Income Growth Would Slow By One-Third Due to Rising Debt

A new report from the Congressional Budget Office (CBO) finds rising national debt will slow economic growth and reduce projected incomes. Compared to a scenario with stable debt-to-GDP, CBO's estimates show:

  • The current law debt trajectory will reduce income growth by 12 percent over the next three decades and 13 percent annually by Fiscal Year (FY) 2049.
  • Rapidly rising debt could reduce income growth by 33 percent over the next three decades and 42 percent annually by FY 2049.
  • Rapidly rising debt would reduce projected income by about $14,500 per person in FY 2054, in today’s dollars.

This year, CBO estimates average income, as measured by Gross National Product (GNP) per person, will total about $84,400. Assuming debt remains stable at 99 percent of Gross Domestic Product (GDP) over the next three decades, CBO projects average income will grow by more than $44,000 (when adjusted for inflation), to $128,600. However, rising national debt will stifle this growth.

Under CBO’s current law baseline, where debt is projected to rise to 166 percent of GDP by FY 2054, CBO projects income will grow by less than $39,000, to $123,200 per person. In other words, income growth would slow by about 12 percent. This is the result of crowding out, whereby a higher national debt reduces private investment and slows income growth.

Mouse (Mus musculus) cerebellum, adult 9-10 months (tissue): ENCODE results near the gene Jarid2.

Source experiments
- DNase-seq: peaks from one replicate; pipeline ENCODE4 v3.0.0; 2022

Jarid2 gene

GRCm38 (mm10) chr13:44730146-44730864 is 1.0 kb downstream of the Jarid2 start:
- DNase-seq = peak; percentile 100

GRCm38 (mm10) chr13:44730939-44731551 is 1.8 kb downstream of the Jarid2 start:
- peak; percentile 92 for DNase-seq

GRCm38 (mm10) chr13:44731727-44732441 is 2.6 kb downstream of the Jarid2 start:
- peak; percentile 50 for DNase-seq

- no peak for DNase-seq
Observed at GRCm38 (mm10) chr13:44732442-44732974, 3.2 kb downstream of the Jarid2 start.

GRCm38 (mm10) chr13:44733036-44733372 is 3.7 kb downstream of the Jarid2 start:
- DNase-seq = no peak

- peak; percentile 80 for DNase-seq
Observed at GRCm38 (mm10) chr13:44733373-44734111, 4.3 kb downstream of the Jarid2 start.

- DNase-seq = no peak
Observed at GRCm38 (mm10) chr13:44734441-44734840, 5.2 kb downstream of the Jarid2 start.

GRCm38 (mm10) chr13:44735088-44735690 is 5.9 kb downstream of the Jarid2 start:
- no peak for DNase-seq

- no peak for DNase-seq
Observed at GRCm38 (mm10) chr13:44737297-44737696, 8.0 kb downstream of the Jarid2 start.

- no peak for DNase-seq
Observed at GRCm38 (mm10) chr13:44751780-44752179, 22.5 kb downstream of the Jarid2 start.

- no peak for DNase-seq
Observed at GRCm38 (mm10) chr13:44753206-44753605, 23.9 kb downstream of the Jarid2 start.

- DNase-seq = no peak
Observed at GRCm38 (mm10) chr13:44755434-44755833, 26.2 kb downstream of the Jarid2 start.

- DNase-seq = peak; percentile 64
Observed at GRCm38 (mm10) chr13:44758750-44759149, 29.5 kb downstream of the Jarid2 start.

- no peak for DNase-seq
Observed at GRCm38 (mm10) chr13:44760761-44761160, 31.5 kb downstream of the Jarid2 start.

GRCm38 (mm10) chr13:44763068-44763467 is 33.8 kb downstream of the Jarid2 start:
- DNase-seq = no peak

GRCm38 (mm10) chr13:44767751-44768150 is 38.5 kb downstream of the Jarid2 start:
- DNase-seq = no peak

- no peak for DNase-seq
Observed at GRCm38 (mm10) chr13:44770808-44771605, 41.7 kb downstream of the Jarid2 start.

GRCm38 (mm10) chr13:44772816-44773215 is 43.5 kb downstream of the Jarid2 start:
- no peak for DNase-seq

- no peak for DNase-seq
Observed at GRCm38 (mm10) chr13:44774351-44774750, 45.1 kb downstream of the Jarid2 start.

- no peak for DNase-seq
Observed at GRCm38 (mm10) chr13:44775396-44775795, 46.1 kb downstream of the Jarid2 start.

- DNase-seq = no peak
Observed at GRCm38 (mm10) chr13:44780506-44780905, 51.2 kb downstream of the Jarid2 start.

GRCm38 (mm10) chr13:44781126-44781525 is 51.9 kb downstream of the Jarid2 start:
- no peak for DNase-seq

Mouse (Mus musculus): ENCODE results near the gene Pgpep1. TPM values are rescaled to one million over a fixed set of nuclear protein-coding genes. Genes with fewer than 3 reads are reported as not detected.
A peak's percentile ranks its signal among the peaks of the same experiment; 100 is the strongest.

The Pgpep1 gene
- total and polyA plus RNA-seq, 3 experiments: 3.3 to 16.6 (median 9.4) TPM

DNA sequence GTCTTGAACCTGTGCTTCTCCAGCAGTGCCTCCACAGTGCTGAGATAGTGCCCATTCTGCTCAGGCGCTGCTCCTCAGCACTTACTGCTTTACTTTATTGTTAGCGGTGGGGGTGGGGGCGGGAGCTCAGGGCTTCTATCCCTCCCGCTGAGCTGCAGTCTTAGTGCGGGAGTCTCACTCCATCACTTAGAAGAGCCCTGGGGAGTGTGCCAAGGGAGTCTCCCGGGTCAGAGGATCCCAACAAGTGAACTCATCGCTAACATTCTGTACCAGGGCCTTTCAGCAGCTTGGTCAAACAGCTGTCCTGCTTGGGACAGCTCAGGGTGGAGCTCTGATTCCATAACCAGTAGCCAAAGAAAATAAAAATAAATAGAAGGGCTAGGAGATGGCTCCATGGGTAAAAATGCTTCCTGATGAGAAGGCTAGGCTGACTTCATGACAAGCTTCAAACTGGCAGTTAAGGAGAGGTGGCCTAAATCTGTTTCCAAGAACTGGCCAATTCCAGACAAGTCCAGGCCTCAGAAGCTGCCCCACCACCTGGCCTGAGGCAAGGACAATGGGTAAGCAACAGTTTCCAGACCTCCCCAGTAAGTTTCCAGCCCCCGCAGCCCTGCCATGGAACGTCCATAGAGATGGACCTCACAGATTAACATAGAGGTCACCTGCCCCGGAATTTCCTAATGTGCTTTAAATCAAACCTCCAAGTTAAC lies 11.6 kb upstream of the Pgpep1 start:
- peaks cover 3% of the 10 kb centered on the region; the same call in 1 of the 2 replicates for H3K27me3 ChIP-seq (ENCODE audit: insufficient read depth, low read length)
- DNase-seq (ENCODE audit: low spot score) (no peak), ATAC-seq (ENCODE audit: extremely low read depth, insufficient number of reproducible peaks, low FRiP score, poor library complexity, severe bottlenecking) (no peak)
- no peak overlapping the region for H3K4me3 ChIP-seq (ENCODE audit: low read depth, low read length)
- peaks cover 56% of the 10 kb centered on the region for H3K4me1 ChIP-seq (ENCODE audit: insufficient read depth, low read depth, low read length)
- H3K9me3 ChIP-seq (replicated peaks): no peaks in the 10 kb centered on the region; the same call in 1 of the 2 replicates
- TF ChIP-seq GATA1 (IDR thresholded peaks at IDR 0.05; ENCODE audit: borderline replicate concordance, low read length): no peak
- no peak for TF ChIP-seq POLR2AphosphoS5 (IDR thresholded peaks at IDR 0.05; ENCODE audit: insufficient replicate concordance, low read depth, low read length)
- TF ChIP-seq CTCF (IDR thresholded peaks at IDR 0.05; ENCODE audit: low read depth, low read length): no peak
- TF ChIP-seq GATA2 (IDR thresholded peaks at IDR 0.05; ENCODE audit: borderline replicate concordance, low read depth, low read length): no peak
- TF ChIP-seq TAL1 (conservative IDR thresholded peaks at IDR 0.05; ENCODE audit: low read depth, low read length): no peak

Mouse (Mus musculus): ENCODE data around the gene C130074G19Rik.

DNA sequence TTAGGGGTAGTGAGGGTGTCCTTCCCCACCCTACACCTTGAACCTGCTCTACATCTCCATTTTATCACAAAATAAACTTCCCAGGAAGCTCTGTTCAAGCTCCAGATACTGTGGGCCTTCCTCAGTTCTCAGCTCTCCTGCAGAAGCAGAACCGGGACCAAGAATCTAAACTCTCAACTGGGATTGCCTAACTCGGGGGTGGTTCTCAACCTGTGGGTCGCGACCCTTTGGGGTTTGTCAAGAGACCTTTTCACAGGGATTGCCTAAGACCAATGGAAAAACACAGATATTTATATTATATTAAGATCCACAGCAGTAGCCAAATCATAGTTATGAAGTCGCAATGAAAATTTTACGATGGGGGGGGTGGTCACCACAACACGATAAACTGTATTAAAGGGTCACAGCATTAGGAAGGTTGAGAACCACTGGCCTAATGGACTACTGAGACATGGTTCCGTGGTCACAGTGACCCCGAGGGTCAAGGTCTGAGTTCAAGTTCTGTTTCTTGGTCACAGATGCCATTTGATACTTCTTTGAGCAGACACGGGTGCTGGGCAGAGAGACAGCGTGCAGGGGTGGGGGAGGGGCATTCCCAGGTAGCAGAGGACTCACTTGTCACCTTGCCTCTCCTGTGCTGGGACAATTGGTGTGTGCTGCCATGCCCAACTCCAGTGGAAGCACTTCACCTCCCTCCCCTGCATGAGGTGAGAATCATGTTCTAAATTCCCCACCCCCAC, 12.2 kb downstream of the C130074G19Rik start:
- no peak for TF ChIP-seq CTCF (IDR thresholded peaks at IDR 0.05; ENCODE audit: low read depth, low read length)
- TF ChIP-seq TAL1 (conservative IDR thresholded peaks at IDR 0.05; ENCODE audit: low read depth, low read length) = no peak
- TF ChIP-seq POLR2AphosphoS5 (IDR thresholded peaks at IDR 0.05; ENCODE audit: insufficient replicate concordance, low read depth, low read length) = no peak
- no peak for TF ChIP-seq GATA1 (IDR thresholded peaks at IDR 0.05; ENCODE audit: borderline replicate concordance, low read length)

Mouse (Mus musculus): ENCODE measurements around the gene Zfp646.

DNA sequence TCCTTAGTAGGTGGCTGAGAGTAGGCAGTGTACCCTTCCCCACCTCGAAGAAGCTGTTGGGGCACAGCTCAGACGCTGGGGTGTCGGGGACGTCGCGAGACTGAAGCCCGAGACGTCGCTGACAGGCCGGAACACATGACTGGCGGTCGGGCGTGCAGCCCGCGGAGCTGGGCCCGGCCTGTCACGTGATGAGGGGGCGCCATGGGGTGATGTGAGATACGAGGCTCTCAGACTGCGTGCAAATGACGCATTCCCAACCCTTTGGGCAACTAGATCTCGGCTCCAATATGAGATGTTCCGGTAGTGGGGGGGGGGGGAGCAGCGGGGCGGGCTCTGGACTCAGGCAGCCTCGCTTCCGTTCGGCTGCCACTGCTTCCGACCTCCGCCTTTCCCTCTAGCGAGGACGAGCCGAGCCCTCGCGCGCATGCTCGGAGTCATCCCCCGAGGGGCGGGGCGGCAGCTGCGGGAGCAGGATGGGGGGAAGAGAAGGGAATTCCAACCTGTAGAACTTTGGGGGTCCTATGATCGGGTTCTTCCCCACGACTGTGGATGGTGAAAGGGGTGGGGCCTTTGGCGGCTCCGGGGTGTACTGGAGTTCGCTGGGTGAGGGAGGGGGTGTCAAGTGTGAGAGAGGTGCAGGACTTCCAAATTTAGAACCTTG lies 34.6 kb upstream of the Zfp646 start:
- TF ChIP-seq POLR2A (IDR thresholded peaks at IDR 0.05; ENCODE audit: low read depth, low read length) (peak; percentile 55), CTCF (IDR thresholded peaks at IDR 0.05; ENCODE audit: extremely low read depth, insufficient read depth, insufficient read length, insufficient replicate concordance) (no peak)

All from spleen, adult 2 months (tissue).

With additional debt, income growth would slow further. For example, CBO constructs an alternative scenario where revenue and certain spending returns to historical averages and, as a result, debt rises to 294 percent of GDP by FY 2054. Under that scenario, we estimate per person income would grow by less than $30,000 over thirty years, to about $114,100.1 In other words, income growth would slow by about one-third relative to if debt was stable.

By FY 2054, we estimate income per person will be about $14,500 lower under the rising debt scenario as compared to a scenario in which debt was stabilized. This represents an 11 percent reduction in per person income, which would grow larger over time.

Indeed, rising debt will slow income growth by an increasing pace over time.

Under the stable debt scenario, CBO projects real per person income will grow by 1.46 percent in FY 2049. That growth rate falls to 1.27 percent under their current law baseline and 0.85 percent under a rising debt scenario. In other words, income growth in 2049 would be 42 percent slower with rising debt than with stable debt.

CBO projects that rising debt will also slow the growth of output and boost interest rates. Over the long term, CBO projects real GDP will grow about 1.2 percent per year with rapidly rising debt, compared to 1.8 percent per year with stable debt – leading to an 8 percent reduction in output by FY 2054.

Meanwhile, the average interest rate on federal debt is projected to rise to 4.8 percent with rising debt, compared to 3.6 percent with stable debt. The gap for interest rates on new debt is likely to be significantly higher than that, flowing through to higher mortgage, car loan, and business loan interest rates.

To secure strong income and economic growth and keep interest rates low, policymakers should work to stabilize the debt and put it on a downward path, rather than enacting further deficit-financed tax cuts and spending increases.

1 In this scenario, CBO only projects GNP per person through FY 2049 due the very high levels of debt after that period. We extrapolate the final five years.